Tuli’s vigour has been an asset to a project that has been mired in controversy almost since its inception. What he witnessed in the classroom in Kallah was just a tiny part of what the Indian government and its partners hope to achieve with the Aakash: to raise one billion people from poverty by means of a low-cost tablet device. The existence of the Aakash runs counter to many of the principles that have guided the world’s most successful technology companies and, indeed, the most basic tenet of capitalism — that of supply and demand meeting the needs of the market.
Impoverished people tend not to invest heavily in consumer goods; the per-capita income of the average Indian in 2011 was £819. For that reason, the Aakash is an anomaly: a piece of technology that is funded not by angel investors, venture capitalists or corporate backers, but by the public purse. In 2009, the Indian government announced a five-year plan that it hoped would accelerate its citizens’ education. Its intention was to build a framework that, eventually, will place hundreds of millions of tablet devices in the hands of some of the world’s poorest people.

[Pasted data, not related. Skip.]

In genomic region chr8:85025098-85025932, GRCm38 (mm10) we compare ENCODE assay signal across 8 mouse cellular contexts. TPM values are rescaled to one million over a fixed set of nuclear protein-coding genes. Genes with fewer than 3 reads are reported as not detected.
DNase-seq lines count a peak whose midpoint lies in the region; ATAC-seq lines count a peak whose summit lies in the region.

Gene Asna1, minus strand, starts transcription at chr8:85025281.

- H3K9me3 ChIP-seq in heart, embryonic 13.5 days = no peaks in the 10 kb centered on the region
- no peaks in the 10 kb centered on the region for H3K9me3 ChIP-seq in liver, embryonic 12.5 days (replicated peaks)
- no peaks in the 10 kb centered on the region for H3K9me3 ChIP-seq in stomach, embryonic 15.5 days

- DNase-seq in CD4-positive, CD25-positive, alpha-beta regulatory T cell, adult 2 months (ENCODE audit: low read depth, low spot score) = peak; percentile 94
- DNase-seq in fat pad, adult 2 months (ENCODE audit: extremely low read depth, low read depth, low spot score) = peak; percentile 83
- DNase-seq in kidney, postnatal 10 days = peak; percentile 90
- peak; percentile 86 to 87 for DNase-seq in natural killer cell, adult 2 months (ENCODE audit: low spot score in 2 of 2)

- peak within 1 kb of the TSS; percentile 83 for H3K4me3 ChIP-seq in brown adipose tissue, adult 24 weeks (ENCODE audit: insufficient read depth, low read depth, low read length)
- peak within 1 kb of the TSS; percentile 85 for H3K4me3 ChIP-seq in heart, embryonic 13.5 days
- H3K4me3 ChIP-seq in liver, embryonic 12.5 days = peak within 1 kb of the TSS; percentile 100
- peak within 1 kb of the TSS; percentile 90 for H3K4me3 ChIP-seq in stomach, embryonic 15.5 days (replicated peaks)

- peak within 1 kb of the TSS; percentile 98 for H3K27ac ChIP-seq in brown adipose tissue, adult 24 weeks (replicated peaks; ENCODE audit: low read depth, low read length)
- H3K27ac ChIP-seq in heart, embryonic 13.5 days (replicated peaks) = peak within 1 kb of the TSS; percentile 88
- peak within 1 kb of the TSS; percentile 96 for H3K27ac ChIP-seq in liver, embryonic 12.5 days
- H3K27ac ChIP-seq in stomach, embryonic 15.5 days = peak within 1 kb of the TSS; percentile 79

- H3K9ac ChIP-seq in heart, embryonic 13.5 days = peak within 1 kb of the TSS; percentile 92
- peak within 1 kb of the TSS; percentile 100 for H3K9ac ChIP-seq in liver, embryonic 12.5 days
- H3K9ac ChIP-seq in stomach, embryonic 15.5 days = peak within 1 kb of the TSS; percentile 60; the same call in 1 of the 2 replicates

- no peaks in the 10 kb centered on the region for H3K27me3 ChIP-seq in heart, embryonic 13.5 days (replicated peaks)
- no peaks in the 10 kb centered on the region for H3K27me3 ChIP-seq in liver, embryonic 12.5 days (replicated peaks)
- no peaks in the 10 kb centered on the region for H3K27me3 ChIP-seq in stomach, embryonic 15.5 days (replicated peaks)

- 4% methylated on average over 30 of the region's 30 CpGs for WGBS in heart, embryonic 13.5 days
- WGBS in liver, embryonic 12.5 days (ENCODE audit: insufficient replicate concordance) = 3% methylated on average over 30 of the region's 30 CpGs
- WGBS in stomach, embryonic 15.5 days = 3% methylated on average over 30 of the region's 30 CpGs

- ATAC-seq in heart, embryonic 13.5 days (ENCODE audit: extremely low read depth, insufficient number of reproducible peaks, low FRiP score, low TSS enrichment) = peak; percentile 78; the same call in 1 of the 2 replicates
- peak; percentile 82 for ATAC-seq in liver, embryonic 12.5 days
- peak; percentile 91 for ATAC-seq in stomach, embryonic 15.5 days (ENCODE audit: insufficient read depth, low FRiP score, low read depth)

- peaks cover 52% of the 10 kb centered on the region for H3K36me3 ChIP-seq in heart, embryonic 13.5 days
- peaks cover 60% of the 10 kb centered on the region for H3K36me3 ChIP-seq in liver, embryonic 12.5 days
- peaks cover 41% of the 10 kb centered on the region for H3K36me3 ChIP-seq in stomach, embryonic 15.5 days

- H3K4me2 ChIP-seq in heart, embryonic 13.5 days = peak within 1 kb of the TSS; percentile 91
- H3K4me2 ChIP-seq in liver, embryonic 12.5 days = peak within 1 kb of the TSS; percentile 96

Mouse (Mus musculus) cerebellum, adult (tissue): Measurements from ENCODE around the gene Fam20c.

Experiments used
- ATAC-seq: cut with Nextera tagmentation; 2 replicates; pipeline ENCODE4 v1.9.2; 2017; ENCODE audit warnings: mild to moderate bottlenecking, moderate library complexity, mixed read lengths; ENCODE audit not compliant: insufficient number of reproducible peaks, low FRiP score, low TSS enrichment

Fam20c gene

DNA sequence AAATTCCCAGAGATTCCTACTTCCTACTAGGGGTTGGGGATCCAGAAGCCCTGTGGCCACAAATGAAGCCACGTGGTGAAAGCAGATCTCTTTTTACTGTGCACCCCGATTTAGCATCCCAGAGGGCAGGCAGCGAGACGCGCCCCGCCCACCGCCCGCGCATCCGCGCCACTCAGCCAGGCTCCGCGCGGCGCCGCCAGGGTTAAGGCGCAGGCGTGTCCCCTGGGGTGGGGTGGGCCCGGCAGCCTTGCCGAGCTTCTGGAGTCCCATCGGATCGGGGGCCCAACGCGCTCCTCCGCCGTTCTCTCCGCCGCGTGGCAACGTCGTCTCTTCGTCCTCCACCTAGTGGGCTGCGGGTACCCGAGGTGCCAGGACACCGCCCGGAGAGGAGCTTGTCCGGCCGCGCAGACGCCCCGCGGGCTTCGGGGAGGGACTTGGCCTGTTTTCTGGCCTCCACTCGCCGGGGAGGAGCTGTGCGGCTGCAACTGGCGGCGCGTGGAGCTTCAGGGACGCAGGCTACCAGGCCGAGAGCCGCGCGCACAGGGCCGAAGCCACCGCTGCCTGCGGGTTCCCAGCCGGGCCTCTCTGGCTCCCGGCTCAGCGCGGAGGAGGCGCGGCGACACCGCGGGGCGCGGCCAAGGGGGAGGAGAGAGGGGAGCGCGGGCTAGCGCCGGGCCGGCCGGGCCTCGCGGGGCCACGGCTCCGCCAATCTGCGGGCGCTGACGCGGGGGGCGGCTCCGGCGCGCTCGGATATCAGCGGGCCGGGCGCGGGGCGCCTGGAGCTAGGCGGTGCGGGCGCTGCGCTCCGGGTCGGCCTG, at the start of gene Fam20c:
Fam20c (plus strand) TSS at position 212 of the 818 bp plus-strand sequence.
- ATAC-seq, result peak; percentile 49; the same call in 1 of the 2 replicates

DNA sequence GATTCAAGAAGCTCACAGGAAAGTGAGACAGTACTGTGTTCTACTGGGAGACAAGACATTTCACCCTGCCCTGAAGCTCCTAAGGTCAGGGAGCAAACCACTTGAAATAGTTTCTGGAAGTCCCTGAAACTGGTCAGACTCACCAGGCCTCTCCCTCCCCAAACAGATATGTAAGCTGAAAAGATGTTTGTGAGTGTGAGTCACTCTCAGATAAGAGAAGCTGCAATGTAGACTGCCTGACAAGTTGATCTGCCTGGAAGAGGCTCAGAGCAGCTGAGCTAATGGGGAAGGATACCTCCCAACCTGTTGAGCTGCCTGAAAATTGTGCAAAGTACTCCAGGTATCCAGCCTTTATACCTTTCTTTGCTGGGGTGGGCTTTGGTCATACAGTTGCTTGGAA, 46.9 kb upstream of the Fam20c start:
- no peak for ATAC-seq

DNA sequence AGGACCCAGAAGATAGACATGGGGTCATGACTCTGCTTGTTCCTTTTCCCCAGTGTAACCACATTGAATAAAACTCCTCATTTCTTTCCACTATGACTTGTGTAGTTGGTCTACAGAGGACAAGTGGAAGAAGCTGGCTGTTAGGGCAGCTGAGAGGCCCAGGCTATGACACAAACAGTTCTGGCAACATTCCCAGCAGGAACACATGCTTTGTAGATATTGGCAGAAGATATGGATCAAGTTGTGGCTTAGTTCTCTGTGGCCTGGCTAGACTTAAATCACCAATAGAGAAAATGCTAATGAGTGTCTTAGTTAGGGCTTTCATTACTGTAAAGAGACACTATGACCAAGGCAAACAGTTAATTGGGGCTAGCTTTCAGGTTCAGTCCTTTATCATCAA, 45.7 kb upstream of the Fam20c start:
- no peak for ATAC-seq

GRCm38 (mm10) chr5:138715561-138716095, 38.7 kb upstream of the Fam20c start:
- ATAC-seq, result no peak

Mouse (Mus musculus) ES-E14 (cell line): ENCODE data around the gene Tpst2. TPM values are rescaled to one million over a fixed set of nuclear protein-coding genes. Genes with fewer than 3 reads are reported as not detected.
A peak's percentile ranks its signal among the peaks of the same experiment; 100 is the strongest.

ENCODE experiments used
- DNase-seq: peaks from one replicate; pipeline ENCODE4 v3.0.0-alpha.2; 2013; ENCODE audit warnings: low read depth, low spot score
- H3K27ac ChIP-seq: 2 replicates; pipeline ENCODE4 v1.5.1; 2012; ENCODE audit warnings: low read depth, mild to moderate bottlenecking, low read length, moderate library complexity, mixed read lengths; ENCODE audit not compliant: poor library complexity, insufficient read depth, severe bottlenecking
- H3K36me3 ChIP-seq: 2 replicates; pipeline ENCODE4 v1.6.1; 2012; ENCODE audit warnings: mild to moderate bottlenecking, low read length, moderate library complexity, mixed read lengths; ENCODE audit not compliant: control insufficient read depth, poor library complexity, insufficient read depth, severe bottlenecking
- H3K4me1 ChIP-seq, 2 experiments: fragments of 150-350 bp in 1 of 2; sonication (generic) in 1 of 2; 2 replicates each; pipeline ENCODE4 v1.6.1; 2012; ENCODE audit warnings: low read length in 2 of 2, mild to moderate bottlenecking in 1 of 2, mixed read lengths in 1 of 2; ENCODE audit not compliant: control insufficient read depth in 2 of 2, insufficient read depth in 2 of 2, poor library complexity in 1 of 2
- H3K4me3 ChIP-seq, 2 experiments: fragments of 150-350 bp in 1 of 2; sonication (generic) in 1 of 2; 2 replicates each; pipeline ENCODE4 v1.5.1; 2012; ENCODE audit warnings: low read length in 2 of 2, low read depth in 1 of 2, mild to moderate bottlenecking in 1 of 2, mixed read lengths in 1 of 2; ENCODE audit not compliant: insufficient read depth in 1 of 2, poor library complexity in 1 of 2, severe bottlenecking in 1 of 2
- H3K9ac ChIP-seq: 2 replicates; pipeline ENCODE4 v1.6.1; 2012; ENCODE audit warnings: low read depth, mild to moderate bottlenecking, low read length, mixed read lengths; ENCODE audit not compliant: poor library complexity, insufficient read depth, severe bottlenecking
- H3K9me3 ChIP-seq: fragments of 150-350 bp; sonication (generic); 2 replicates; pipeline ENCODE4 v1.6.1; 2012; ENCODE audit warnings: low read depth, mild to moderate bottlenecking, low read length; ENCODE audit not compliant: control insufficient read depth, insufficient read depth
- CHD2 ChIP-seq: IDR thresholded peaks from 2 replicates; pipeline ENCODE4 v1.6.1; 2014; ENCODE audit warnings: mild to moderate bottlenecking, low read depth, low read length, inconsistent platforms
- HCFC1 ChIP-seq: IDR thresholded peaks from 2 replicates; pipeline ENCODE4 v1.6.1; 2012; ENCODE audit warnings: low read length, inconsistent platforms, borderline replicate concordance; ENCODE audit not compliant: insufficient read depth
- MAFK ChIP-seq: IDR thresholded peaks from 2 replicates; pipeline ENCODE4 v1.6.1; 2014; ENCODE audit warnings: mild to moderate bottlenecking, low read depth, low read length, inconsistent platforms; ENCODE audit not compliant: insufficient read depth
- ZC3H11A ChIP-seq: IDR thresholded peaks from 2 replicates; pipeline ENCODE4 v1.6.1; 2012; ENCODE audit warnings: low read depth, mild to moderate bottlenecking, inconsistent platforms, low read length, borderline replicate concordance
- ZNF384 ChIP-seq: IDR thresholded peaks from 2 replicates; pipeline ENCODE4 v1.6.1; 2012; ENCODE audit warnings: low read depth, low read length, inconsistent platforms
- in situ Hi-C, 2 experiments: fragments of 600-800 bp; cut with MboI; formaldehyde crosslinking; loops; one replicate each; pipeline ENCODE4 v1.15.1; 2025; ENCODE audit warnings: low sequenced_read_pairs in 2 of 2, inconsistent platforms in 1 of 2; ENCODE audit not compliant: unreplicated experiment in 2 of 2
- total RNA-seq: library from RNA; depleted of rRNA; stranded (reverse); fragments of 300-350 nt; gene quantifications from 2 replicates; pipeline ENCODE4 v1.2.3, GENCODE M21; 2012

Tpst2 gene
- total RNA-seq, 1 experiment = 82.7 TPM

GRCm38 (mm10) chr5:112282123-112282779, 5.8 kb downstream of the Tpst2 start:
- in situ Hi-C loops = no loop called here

The need is immense — in 2010 the World Bank estimated that 68.7 percent of India’s 1.2 billion people lived on less than US$2 (£1.30) per day. By the end of April 2013, Datawind had manufactured 98,000 devices at $41.61 (£26.80) and 2,000 of a future version — the proposed Aakash 3 — at $49.98 (£32.60), a price that succeeds in undercutting those of even Tuli’s most aggressive Chinese competitors. He intends to bid for part of the next government tender — 5.4 million, to be delivered over a period of six to nine months.
“I call it the forgotten billion,” Tuli says of the challenge. “Once you get past the upper and middle classes, you’ve got a billion people who are not part of the media, they’re not part of the political class, they are literally out of the system.”
Whether Datawind — or any of the other suppliers competing for the tender — can produce and deliver the number of devices required quickly enough and at sufficient quality to provide the breakthrough envisioned by Tuli, the Indian government, its educators and universities could determine the technological future and, potentially, the prosperity of one person in seven on Earth.